Nature Products is an example of one brand that offers pure green stevia on Amazon.  Another great way to consume stevia is to simply purchase a stevia plant, dry out the leaves and grind them up into a spice jar.  It is always better to use the whole plant and not just the extracts and isolated compounds.  

In Cooking
Stevia can taste a little bitter in drinks and recipes
In recipes, 1 cup sugar = 1 tsp stevia
Oven temperature may or may not need changing - experiment
Add 1/8 cup water

...Click here to purchase

Sucanat (Sugar Cane Natural)

Organic sucanatAn abbreviation for "Sugar Cane Natural," sucanat consists of evaporated organic cane juice made through a mechanical rather than chemical process, which is then heated and cooled until tiny brown crystals form (due to the molasses content).  This means that the resulting grainy product is much less refined and retains many of the sugar cane's original vitamins and minerals.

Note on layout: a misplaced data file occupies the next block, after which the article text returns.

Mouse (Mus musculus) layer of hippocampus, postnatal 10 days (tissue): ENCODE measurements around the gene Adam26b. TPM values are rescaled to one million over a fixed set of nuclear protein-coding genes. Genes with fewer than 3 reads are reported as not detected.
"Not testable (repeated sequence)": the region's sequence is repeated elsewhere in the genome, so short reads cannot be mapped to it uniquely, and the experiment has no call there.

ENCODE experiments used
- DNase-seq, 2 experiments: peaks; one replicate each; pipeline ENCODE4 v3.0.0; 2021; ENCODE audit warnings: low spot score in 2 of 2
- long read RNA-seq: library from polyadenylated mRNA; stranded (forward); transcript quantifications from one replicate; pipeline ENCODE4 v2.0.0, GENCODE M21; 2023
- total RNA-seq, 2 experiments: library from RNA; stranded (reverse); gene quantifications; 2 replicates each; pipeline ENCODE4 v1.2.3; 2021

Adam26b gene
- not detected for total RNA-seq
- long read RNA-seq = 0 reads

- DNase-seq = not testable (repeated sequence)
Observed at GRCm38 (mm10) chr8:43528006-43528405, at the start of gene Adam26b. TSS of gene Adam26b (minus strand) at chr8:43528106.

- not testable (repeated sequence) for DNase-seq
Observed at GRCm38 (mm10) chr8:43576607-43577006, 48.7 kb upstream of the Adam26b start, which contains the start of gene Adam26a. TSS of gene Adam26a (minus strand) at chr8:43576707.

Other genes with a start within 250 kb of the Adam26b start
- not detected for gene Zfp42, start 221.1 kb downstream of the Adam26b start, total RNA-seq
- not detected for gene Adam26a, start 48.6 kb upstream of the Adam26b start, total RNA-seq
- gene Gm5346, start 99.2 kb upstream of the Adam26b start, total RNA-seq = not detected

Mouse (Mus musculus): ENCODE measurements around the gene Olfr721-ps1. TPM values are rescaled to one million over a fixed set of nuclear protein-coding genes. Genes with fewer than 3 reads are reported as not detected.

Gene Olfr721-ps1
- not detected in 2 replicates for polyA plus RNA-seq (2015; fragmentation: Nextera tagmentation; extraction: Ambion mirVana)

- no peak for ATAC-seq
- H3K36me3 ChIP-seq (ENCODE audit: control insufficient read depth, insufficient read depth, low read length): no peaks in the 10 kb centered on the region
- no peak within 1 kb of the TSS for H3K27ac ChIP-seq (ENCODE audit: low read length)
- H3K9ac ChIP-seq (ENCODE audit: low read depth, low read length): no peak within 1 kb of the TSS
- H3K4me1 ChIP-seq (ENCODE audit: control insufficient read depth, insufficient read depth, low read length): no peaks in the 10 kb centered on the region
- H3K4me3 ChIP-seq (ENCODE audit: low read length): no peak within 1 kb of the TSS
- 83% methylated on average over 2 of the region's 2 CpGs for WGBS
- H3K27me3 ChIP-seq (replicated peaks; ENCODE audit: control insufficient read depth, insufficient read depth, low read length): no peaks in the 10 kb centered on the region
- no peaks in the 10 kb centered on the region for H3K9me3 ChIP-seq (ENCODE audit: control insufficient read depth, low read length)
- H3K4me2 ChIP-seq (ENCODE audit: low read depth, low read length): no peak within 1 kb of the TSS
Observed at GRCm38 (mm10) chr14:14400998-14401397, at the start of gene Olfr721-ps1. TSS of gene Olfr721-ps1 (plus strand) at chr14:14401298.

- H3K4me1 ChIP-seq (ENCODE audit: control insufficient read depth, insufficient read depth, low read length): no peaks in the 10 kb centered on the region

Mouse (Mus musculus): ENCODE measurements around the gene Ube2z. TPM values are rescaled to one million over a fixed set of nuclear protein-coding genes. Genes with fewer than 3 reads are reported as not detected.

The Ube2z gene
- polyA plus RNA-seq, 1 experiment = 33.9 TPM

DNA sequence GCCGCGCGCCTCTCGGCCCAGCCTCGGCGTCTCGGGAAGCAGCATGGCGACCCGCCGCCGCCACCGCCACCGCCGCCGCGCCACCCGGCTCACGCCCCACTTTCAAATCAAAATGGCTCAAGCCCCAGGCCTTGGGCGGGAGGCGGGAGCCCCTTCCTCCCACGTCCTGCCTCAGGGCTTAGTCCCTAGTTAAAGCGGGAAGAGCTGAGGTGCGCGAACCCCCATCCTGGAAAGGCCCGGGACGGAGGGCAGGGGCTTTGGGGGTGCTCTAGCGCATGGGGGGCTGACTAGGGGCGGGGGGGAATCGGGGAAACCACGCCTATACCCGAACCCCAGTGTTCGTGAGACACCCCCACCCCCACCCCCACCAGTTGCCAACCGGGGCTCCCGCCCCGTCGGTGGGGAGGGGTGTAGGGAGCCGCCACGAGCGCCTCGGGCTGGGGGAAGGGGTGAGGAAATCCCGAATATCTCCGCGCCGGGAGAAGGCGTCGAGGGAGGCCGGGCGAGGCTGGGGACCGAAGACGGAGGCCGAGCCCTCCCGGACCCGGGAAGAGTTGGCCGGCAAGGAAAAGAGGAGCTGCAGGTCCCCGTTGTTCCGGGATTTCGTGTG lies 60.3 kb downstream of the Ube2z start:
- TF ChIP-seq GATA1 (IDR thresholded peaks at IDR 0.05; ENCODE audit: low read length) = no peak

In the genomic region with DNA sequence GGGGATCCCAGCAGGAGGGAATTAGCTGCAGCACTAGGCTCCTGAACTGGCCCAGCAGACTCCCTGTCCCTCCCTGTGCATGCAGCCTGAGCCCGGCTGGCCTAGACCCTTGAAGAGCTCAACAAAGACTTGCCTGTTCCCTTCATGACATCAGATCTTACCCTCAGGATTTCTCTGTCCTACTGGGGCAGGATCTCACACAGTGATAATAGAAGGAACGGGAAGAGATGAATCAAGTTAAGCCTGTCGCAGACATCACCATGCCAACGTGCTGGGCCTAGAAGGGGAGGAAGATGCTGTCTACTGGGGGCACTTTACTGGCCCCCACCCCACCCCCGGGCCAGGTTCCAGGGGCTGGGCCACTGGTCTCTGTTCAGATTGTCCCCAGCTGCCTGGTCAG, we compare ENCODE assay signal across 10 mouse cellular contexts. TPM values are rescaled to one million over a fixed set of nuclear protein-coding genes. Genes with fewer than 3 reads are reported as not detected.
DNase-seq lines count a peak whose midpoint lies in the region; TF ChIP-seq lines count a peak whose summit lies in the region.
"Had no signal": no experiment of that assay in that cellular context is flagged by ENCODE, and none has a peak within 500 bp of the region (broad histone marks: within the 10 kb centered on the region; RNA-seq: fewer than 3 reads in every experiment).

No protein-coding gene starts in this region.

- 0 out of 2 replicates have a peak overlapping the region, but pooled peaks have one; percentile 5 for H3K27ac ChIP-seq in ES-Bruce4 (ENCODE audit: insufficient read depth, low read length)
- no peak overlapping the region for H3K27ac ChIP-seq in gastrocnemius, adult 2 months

In Cooking
Sucanat replaces sugar 1:1 and is a great substitute for traditional brown sugar
Add 1/4 tsp baking soda

...Click here to purchase

Turbinado Sugar

Organic turbinado sugarSimilar to sucanat, the sugar cane is pressed to extract the juice, and the juice is then boiled, cooled, and allowed to crystallize into granules.  It is then refined by washing it in a centrifuge to remove any impurities and surface molasses.  Turbinado is lighter in color than sucanat, and contains less molasses than both rapadura and sucanat.  

Even though it is called "sugar in the raw," some do not consider this a raw product due to the light refining.

In Cooking